To Address Climate Change, Take Arctic Drilling Off The Table

David Thoreson 2

(Written by David Thoreson. David Thoreson is a professional photographer, Explorers Club Fellow, and the first American sailor in history to sail the infamous Northwest Passage in both directions. This piece has also appeared on AlterNet.)

April marked the sixth anniversary of the Deepwater Horizon tragedy that occurred in the Gulf. We can’t let a similar tragedy happen in the Arctic.

Yet, the Obama administration recently released its proposed 5-year plan for offshore leasing, and while the Atlantic has been given a pass from drilling, the Arctic is still open to potential future development. If we want to address climate change in a meaningful way we need to acknowledge that exposing new areas, especially sensitive areas like the Arctic, to potential fossil fuel development simply can’t happen.

In 2007, our 57’ sailboat, Cloud Nine, was transiting the Northwest Passage among the islands of the Canadian Arctic Archipelago. What used to be icy and treacherous waters, instead were nearly ice free. In fact, to the astonishment of those on board, the nearly 7000-mile voyage took only 73 days, and the Cloud Nine never touched one piece of ice.

This was a very different picture from what happened when we attempted the same route in the summer of 1994. That summer we were met by ice choking off all potential routes. We were forced to abandon the voyage and retreat out of the Arctic.

In the 13 short years between those two sailing expeditions to the far north, there was a 40 percent loss of summer sea ice in the Arctic Ocean. That is a 40 percent loss of our northern polar ice cap. Human activity is having a profound and sudden impact on Earth’s climate systems, and the Arctic is experiencing the most rapid and visible changes. And in March, in a move counter to preventing the human impacts of climate change, President Obama and his administration left open the possibility for potential Arctic offshore drilling. This is unacceptable. We need to do better to protect our planet.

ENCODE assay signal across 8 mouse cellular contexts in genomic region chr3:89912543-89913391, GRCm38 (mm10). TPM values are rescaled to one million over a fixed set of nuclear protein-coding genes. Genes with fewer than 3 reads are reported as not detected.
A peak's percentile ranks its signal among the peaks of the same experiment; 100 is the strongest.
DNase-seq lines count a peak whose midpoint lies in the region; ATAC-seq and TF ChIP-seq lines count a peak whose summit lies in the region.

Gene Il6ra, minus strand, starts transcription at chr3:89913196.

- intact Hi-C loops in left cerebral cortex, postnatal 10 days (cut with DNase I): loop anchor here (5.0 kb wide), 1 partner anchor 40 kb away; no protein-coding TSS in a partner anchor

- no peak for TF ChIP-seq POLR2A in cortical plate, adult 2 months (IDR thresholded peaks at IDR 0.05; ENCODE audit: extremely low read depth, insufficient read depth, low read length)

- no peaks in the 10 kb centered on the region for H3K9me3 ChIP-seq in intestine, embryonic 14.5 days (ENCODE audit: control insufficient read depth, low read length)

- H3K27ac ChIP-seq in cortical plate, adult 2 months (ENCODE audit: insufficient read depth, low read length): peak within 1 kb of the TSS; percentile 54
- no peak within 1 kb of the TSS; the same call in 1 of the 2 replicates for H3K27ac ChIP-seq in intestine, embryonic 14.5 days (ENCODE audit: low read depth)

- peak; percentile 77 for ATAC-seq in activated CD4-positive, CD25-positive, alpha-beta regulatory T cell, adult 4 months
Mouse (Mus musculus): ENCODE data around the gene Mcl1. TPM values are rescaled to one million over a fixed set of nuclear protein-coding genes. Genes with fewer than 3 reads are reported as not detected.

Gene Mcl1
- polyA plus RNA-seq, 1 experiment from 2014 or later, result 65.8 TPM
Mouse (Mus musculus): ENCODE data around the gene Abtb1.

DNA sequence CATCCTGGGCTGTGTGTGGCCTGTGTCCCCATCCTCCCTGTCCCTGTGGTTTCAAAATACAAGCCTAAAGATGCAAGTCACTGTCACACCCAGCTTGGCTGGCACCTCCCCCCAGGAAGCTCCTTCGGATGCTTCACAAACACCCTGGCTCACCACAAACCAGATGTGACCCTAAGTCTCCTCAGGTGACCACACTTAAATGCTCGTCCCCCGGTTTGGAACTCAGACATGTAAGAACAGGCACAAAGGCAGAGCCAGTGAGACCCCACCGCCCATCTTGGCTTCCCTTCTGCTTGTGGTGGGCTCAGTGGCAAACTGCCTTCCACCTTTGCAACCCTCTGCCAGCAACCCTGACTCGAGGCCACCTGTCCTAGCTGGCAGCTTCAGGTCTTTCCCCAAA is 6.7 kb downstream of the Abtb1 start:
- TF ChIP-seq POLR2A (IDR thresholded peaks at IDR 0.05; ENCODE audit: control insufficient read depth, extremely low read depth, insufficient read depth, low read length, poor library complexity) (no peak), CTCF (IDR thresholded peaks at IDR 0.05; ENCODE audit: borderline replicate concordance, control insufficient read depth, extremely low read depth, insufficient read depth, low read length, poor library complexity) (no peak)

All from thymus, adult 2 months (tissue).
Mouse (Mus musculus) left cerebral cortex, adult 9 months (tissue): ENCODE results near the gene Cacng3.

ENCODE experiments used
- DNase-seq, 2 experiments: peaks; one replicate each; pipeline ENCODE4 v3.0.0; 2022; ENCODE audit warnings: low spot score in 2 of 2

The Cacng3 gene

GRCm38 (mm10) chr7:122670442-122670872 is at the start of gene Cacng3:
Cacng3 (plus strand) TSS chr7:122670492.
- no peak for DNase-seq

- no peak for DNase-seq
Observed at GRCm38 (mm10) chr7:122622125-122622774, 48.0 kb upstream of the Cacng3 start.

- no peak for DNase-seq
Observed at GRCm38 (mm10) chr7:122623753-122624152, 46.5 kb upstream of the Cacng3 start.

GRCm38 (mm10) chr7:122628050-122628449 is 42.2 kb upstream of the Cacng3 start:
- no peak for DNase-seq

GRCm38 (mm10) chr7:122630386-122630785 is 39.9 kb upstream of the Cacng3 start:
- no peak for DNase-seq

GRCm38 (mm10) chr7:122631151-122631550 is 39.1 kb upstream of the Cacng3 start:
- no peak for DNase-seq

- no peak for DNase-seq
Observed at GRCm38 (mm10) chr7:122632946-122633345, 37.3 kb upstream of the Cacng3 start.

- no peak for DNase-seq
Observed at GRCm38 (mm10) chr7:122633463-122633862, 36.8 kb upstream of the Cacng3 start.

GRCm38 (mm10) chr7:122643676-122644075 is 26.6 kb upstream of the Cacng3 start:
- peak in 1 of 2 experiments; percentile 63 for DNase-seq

The Arctic Ocean environment is harsh and unforgiving – it is cold, dark and icy for most of the year. There is little infrastructure in place to help if there was a spill – the nearest Coast Guard station is 1,000 miles away. And the fact is: when we drill, we spill. Accidents are part of drilling and the risks in the Arctic are huge. According to the federal government’s own report, there is about a 75 percent chance of a spill if development happens in the Chukchi Sea. And we know that cleaning up a spill in the Arctic’s icy environment is impossible.

For centuries, explorers have sought to navigate the Northwest Passage — a shortcut from Europe to Asia that would negate sailing around the southern extremes of Africa or South America. For much of that time, the idea was something between a flight of fancy and a dangerously unapproachable challenge. Now, the Northwest Passage and the Northern Sea Route are opening to navigation, and we understand that our very own human activity is causing the Arctic environment to rapidly change.

President Obama has made a commitment to mitigate climate change and has announced a U.S.-Canadian agreement to work together to protect the Arctic. The Arctic, which is dual-threatened by climate change and fossil fuel development, should be taken off the table to leasing in the 5-year plan. The president still has time to make the right decision and remove new Arctic leases from the plan – protecting our climate and protecting the Arctic are intrinsically linked, and we can no longer stand by and pretend that we don’t see the impacts of humans on climate change and the Arctic.

David Thoreson is a professional photographer, Explorers Club Fellow, and the first American sailor in history to sail the infamous Northwest Passage in both directions.